OPINION: During my time as ambassador, UK ties with Israel have blossomed

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OPINION: During my time as ambassador, UK ties with Israel have blossomed

The UK's outgoing ambassador to Israel, Neil Wigan, reflects on 75 years of friendship between the UK and Israel

Ambassador Neil Wigan giving a speech at the ceremony
Ambassador Neil Wigan giving a speech at the ceremony

When I became Britain’s ambassador to the State of Israel, I knew the challenges this posting could bring.

Having served at the Embassy from 2002 to 2006, I knew that working in one of the most high-profile and contested regions of the globe is no easy feat. What I had not expected was how much the work of the Embassy had changed since I was last here.

Neil Wigan, British Ambassador to Israel

Back then, the Middle East peace process and security issues dominated my inbox and British engagement with Israel. When I returned four years ago, I expected much of the same. Supporting a peaceful path to a viable two state solution remains a priority, but it is also notable that Israel was no longer seen simply through the prism of conflict.

Instead it is viewed as a thriving superpower of technological innovation, a leading trade partner and a critical security partner for the UK – and for many countries around the world. Indeed, during my Posting, I witnessed Israel’s changing relationships with its neighbours, particularly because of the Abraham Accords.

The UK is proud of our support for the creation of the State of Israel. We understand the complexities and responsibilities that accompany this historic role. Nevertheless, our two nations are unapologetically close partners with shared values and interests and, in recent times, with new opportunities and challenges. We do sometimes disagree and have difficult conversations; we do so as friends.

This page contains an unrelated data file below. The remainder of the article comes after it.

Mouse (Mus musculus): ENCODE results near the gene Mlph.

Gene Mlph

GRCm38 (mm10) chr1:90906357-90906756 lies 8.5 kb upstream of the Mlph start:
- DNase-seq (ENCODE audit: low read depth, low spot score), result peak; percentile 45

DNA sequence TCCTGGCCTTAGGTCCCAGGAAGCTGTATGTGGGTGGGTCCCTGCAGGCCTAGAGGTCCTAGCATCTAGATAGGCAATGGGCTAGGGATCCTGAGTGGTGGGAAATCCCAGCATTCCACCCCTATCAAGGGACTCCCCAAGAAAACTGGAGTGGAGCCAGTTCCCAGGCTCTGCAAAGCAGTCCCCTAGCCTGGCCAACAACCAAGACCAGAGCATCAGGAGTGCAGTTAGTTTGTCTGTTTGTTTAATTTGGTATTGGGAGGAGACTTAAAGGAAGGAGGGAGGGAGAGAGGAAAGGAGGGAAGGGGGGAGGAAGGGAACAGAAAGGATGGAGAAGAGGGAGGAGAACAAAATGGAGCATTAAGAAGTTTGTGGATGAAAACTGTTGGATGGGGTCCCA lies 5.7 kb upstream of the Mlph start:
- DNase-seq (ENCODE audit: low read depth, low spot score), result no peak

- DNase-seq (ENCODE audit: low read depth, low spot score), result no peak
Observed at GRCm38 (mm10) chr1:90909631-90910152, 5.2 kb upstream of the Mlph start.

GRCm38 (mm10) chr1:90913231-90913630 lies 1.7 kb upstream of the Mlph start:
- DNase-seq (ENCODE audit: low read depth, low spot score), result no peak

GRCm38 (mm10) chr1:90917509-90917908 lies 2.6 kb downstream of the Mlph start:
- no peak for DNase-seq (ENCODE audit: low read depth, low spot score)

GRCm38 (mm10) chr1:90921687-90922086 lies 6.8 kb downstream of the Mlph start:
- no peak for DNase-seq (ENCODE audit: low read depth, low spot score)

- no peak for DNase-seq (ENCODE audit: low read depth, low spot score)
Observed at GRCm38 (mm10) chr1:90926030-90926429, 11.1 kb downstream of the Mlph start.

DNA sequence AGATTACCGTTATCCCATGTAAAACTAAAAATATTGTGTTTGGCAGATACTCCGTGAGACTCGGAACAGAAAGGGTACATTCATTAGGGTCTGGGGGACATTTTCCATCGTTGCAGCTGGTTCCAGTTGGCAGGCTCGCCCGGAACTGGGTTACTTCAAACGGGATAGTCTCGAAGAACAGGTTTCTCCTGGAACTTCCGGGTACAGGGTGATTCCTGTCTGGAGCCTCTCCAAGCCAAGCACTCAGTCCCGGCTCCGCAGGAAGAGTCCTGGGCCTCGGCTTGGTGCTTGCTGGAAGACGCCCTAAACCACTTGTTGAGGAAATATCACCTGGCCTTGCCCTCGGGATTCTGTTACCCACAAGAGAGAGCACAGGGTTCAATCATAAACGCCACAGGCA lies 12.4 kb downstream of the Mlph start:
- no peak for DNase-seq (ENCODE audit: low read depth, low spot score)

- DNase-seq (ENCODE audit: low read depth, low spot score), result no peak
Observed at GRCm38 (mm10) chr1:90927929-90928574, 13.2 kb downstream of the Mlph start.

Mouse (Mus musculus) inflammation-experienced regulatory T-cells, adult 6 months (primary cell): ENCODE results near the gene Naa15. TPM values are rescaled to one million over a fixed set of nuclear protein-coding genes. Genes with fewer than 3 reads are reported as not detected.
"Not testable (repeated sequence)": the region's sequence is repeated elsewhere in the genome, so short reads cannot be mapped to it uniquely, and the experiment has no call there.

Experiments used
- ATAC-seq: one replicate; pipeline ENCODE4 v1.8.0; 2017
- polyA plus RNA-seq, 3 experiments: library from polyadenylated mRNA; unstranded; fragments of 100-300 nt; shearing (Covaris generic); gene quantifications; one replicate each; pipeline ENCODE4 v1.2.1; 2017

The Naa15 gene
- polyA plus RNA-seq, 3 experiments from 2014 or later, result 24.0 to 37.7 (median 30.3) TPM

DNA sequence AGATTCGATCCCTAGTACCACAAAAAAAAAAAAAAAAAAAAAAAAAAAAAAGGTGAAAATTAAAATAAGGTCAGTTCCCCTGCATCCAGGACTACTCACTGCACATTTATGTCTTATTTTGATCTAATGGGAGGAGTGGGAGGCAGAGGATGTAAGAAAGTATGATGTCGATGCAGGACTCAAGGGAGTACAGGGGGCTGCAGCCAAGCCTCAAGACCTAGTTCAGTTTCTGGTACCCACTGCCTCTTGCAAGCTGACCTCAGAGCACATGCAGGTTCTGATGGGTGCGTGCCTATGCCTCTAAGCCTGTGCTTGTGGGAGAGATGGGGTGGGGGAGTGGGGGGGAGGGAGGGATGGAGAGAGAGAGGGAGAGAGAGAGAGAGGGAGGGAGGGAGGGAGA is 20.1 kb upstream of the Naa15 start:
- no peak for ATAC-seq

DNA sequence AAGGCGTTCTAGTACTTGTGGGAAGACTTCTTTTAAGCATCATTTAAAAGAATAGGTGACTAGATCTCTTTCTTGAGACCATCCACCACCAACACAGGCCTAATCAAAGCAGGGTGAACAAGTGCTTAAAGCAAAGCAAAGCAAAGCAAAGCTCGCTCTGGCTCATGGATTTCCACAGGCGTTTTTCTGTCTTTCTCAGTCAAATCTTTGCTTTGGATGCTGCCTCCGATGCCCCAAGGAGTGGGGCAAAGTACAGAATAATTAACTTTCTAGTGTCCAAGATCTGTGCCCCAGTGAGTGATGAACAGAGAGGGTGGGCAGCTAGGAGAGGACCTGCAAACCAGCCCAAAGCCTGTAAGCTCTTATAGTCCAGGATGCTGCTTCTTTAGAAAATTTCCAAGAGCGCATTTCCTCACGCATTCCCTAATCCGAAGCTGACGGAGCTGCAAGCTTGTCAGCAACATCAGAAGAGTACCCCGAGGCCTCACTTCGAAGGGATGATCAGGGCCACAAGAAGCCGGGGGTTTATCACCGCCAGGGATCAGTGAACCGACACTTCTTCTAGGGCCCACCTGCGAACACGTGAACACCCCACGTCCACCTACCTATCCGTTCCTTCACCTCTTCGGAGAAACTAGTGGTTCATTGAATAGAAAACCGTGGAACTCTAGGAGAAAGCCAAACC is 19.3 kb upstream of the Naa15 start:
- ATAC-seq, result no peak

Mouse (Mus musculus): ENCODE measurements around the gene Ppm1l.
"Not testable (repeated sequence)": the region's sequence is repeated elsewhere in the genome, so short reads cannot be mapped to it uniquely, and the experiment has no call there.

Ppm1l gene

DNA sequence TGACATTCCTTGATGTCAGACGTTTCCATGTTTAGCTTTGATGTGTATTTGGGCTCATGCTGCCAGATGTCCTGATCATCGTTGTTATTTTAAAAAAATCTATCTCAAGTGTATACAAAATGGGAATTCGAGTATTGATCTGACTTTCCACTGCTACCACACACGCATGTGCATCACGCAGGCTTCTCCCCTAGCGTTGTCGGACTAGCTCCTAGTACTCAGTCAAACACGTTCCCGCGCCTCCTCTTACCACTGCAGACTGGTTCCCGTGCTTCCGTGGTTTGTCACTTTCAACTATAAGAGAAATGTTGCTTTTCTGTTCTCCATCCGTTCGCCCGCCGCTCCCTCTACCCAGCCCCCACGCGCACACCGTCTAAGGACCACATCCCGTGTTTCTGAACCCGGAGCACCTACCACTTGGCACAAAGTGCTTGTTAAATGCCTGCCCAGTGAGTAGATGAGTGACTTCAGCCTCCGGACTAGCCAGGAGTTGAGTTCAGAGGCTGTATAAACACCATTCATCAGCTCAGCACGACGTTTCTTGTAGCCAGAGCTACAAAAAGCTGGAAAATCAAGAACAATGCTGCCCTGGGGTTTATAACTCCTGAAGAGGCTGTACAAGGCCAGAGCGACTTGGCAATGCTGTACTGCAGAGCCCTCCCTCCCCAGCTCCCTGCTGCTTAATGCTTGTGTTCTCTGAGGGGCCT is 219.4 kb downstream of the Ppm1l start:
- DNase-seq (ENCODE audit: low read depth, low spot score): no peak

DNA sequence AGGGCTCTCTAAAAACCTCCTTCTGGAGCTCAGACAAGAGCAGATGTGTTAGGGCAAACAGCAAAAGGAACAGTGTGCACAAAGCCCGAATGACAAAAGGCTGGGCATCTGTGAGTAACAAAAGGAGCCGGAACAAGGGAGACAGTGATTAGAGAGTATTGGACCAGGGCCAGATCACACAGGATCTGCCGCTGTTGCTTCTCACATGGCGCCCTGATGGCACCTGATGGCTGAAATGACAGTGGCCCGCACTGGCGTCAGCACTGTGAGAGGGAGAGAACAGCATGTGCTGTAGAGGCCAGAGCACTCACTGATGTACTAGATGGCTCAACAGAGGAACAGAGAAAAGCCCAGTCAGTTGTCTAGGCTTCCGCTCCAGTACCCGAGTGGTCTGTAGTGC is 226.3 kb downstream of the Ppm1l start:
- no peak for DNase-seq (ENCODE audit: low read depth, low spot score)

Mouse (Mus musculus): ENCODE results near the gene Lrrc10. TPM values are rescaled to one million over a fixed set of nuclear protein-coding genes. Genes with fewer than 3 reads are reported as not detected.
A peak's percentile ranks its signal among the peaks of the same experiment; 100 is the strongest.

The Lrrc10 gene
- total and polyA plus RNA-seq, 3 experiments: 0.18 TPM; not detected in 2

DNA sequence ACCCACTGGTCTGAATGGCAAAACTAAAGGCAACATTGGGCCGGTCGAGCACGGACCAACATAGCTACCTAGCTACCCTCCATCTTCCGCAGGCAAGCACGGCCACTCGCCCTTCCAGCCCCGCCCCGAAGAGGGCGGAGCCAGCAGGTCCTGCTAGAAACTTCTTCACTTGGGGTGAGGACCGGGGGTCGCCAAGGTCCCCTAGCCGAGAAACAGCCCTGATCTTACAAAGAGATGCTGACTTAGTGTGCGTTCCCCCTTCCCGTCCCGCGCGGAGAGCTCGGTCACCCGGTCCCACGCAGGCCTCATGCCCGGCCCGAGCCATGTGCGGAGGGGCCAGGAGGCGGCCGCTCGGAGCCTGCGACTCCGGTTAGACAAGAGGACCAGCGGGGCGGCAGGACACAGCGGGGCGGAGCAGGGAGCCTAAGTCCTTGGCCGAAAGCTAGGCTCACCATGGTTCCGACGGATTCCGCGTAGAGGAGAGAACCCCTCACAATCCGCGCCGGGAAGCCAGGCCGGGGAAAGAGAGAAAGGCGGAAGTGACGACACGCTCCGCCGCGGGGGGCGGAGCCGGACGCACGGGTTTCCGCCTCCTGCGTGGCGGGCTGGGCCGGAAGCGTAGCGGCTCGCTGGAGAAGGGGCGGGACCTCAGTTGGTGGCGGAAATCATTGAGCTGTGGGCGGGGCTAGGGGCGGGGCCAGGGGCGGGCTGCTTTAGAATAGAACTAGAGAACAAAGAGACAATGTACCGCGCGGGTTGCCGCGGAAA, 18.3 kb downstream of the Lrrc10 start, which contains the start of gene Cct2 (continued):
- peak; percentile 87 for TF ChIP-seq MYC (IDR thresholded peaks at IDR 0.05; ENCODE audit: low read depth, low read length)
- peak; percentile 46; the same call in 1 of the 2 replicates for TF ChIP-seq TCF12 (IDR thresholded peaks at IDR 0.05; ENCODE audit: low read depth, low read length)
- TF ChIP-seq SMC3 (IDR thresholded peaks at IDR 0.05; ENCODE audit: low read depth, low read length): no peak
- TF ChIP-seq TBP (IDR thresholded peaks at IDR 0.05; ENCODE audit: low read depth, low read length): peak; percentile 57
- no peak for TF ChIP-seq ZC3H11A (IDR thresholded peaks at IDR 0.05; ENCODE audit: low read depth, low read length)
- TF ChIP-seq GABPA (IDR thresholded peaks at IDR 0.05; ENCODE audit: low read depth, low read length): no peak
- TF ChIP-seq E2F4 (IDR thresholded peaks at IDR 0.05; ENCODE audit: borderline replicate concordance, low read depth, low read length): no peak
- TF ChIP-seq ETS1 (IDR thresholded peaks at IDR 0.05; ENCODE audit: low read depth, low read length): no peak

Margaret Thatcher

A key strength of the UK-Israel relationship in recent years is the developing economic and technological ties between our two countries. It is no secret that Israel has a thriving technology industry – from cybersecurity, fintech, and healthcare, to energy and climate tech.

UK companies have established partnerships and collaborations with Israeli companies in the tech sector. Over 400 Israeli technology firms have set up offices and operations in the UK – more than in any other European country. The British Embassy’s very own ‘Tech Hub’ – the first of its kind in any British Embassy anywhere, supports many.

Shimon Peres and Gordon Brown, Downing Street, 2008

Our record of bilateral trade is testimony to the strength of the economic relationship.

The UK has become one of Israel’s most important trading partners, with trade between the two countries reaching over £7 billion annually in 2022. The current UK-Israel Trade and Partnership Agreement was one of the UK’s first trade continuity agreements signed after Britain left the European Union, and ensures tariff-free trade on 99% of the value of goods traded between our countries. We are now negotiating an upgraded, ambitious Free Trade Agreement, which will focus on services and innovation where both of our countries excel.